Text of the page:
"Food Stamps" is the name (formerly official, now colloquial) for various U.S. government programs intended to help people with low incomes buy food. Since 2008 the official name of the current Food Stamps program has been Supplemental Nutrition Assistance Program (SNAP).
The first such program began in 1939 as the Food Stamp Plan during the Great Depression in an effort to relieve the economic strain on low-income families. In 1961 the Food Stamp Program as we know it today was implemented as a pilot program, which in 1964 was made permanent. Further, in 1974 Congress passed legislation requiring all states to provide this program to their low-income citizens..”
The Food Stamp program is administered by the Food and Nutrition Service (FNS) of the United States Department of Agriculture (USDA). Various state agencies then administer this program on the state and county level. Although Food Stamps are often associated with state or local departments of public welfare (DPW), they are not actually welfare; instead the DPW is often the agency administering the program on the local level.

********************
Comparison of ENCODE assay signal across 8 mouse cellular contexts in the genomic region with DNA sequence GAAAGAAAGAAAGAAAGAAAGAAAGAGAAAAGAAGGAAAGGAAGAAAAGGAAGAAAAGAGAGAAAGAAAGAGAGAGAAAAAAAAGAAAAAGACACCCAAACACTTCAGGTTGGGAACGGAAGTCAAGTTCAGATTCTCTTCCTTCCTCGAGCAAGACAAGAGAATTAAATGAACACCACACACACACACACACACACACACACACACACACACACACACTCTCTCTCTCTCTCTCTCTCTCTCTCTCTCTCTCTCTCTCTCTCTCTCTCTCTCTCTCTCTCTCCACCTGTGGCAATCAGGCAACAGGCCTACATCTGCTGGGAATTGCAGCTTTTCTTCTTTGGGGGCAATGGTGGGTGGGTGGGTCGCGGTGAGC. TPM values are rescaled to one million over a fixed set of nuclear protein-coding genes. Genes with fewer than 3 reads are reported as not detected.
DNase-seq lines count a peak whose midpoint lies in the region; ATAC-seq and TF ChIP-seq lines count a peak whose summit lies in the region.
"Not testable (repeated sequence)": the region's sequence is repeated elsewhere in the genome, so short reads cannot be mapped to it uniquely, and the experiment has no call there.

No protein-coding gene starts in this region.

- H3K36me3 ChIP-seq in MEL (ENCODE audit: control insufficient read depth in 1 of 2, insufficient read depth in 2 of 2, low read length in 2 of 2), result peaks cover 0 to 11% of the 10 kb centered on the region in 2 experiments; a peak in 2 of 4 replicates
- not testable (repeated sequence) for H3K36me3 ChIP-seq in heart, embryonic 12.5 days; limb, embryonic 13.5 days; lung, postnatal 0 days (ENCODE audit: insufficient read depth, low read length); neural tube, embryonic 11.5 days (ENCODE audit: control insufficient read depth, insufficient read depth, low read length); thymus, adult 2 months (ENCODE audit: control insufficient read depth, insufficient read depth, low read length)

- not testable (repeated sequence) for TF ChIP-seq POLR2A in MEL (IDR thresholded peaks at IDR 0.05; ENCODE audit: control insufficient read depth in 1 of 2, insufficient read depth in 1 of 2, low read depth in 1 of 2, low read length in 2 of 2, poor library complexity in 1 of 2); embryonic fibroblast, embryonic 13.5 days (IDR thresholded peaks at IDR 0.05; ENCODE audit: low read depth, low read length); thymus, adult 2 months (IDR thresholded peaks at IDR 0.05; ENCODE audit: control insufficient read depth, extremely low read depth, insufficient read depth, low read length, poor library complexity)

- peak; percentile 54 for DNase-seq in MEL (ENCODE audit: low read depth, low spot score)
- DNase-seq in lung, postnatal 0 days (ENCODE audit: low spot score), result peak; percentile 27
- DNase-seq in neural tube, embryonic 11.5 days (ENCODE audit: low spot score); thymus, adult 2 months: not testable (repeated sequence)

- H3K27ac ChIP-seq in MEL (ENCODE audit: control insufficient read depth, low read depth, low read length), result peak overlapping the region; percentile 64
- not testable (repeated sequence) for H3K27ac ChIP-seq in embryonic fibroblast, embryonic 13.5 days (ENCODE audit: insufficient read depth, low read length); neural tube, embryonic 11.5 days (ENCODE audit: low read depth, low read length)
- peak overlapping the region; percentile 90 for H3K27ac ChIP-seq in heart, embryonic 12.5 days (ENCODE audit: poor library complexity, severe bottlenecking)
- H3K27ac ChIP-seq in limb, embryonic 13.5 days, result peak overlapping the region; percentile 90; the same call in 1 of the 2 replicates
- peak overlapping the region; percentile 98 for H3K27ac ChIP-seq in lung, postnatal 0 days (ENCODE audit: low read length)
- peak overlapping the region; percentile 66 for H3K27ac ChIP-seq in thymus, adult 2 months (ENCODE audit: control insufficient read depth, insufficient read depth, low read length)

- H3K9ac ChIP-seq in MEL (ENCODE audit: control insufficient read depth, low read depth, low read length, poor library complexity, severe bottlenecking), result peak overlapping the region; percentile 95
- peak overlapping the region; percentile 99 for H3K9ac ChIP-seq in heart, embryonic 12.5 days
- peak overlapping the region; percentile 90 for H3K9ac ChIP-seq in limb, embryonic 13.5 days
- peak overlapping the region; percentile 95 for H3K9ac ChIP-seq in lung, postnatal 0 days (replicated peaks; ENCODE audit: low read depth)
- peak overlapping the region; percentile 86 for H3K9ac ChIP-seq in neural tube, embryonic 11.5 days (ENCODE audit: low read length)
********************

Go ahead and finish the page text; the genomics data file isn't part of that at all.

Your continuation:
The goal this program is to provide low-income families with access to nutritious food. Monthly allotments of money are provided to each participant on an electronic debit card known as an EBT (Electronic Benefits Transfer) card. This card allows families to purchase food from their local grocery store just like a bank debit card, bringing an end to the use paper coupons or “stamps”. Monthly allotments are determined based on a family’s income, size, resources and costs. The gross monthly income of a family must be at or below 130% of poverty based on the Federal poverty guidelines to receive food stamp benefits. Currently the minimum allocation for a household is $10 a month.
For more information visit the USDA website at http://www.fns.usda.gov/snap/.